What is a Secret Indictment?

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  • Written By: Mary McMahon
  • Edited By: O. Wallace
  • Last Modified Date: 09 August 2018
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A secret indictment is an indictment that is not made public until the subject of the indictment has been arrested, notified, or released pending trial. These indictments are primarily seen in the United States, because they are issued by grand juries and most other countries do not use the grand jury in their justice system. In America, a grand jury hears the key facts of a case to decide if there is enough evidence for someone to stand trial. If they believe that a trial is warranted, they issue an indictment, a formal accusation which serves as a warning to the accused that a trial will be held.

Sometimes, it is determined that the indictment should be kept secret. This may also be known as a sealed indictment or silent indictment. In this case, the documentation surrounding the indictment is kept under seal, and no one involved may discuss the indictment outside of the grand jury hearings, or with anyone else once the hearings are over. When the seal is lifted, the contents of the indictment can be made public.


Prosecutors may request a secret indictment if they are concerned that someone may flee if he or she becomes aware that trial proceedings are being set in motion. It is also possible to ask for one to protect witnesses and other people involved with the case. If a suspected criminal is aware that grand jury hearings are occurring, the criminal may take steps to interfere with the hearings, such as intimidating witnesses or members of the grand jury. By sealing the indictment, the prosecutor ensures that the process will be safe for everyone.

Secret indictments are perfectly legal. They do not infringe upon the rights of the accused, including the right to a trial by jury and the right to hear evidence and cross-examine witnesses. Some people criticize the process because they argue that it is abused and that the information should be on the public record, but the justifications for the process often far outweigh these concerns.

The indictment will be unsealed when the government feels that it is appropriate to do so. As long as someone remains at large, the indictment typically remains sealed because the case is considered active. People who have evaded arrest must usually surrender to law enforcement before they can determine the contents of an indictment, and it is advisable for individuals to surrender with the assistance of a lawyer.


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Post 6

I would still like to know how long an indictment can be held over your head on an illegal search warrant? How can you be imprisoned in a state when the evidence is seized in an illegal search warrant in the state where there are no charges against you and you were entrapped by the state where you are in jail. The two states worked together to trap you. You are in jail in the state using the illegal evidence. How do I get my son out of jail? He has health problems that could kill him and has been denied his medicine.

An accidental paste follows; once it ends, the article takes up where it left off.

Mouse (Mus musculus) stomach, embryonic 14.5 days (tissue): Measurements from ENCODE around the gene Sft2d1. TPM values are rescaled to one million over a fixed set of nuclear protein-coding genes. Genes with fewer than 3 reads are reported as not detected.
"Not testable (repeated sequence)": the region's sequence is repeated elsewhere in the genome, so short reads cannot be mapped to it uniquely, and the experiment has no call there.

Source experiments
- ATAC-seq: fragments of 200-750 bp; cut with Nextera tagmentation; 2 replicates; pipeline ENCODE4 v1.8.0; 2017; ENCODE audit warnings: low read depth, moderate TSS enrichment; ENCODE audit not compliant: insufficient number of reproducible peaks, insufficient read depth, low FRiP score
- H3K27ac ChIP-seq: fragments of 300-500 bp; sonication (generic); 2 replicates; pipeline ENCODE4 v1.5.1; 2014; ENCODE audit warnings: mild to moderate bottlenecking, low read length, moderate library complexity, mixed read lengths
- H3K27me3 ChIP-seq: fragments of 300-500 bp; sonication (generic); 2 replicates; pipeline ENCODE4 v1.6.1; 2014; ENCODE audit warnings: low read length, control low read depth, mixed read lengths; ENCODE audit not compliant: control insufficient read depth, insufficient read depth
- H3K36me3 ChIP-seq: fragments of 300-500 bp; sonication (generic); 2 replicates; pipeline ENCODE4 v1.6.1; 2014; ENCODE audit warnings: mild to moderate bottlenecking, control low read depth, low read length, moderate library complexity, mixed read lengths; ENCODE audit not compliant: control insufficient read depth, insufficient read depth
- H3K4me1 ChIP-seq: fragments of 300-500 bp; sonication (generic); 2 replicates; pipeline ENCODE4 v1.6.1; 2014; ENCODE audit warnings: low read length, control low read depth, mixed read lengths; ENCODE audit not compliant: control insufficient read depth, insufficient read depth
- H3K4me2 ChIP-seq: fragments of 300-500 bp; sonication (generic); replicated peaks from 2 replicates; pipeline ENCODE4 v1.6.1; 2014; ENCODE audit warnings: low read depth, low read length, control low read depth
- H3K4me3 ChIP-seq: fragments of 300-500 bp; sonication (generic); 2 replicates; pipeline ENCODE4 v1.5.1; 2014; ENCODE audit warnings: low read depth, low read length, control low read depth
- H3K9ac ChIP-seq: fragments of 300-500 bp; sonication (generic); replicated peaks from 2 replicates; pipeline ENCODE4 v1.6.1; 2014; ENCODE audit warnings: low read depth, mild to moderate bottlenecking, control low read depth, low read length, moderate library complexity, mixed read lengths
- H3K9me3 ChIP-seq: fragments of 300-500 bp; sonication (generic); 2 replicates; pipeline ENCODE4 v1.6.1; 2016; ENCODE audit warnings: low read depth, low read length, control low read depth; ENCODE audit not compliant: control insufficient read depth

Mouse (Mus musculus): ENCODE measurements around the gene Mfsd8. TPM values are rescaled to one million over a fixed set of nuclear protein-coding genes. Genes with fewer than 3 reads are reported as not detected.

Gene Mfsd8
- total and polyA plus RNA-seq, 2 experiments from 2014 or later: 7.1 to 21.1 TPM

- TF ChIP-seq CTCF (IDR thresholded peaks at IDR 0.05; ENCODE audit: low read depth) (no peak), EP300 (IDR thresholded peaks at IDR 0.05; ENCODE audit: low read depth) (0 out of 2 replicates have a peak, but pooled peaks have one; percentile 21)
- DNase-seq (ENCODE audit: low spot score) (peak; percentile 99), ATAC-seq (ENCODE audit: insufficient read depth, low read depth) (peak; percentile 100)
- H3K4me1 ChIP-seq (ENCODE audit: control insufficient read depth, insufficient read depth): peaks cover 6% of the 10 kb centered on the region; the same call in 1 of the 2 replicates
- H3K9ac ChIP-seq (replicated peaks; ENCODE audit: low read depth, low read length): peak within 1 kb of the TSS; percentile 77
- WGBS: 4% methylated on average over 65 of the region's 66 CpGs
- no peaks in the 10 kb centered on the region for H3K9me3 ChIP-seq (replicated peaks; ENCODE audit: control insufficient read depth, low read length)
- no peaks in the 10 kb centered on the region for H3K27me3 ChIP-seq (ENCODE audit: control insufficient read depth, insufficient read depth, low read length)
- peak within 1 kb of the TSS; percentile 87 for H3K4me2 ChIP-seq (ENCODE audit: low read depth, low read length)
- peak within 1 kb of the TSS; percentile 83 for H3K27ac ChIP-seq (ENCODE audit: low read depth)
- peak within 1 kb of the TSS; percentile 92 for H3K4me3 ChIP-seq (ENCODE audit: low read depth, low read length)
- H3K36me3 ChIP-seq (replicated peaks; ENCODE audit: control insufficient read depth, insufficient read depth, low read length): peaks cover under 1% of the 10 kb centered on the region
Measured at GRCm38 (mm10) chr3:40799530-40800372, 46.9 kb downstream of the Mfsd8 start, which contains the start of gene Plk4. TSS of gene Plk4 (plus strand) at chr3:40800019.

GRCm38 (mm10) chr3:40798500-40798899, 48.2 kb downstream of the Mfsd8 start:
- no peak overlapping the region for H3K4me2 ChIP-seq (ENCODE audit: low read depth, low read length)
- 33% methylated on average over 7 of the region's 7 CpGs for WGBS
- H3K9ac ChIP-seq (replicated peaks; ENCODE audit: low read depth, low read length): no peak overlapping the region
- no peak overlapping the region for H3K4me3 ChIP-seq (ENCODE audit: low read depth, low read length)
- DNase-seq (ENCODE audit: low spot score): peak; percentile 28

Post 5

I just got out of jail for a false arrest by a planned secret indictment and I must say I am going to press charges on the state.

Post 4

A family member was just arrested on a "secret indictment" and released after court the next day on $10,000/O.R. bond. What the heck? He is charged with possession of Meth and possession of drug tools for a digital scale.

I am confused and thinking it is overkill for this particular process to be used. He is not a manufacturer of the drug, but knows many who are and "he says" he took the fall when it wasn't his stuff to begin with. Whatever his story, it was a half gram they were caught with. Still seems like overkill to me.

Post 3

@ Cougars- The effectiveness of a grand jury as a check to the judicial system is debatable. Take for example the Madoff fraud case. Madoff had been embezzling money from investors for almost thirty years, right under the nose of the government and regulators. The grand jury that passed an indictment on Madoff failed to see any criminal negligence or corruption connection between the scandal and federal regulators. How something so obvious can stay under the radar so long is amazing. I also think it is insane how banks like JP Morgan Chase benefited by almost a half billion dollars through the Madoff scandal, yet hold no responsibility for the blame.

Post 2

@ Comparables- A grand jury indictment can be handed down in any level of the court system, but Grand juries are only required at the federal level. A federal grand jury is required to issue indictments on capital crimes and crime of infamy. It is a part of the judicial system of checks and balances because the grand jury is independent from the state and country's prosecution arm. It is designed to ensure that citizens are not unjustly tried in the courts. In some cases, the grand jury can actually "run away" from the prosecution and actually expose government and judicial corruption. This has not happened recently, but it has happened during prominent organized crime cases.

Post 1

I do not really understand how grand jury indictments work. Is a grand jury indictment used in federal cases, state cases, or both? I looked up the indictment definition in the dictionary, but it was of little help. I am just curious to know what is involved in handing down an indictment. Does anyone else know?

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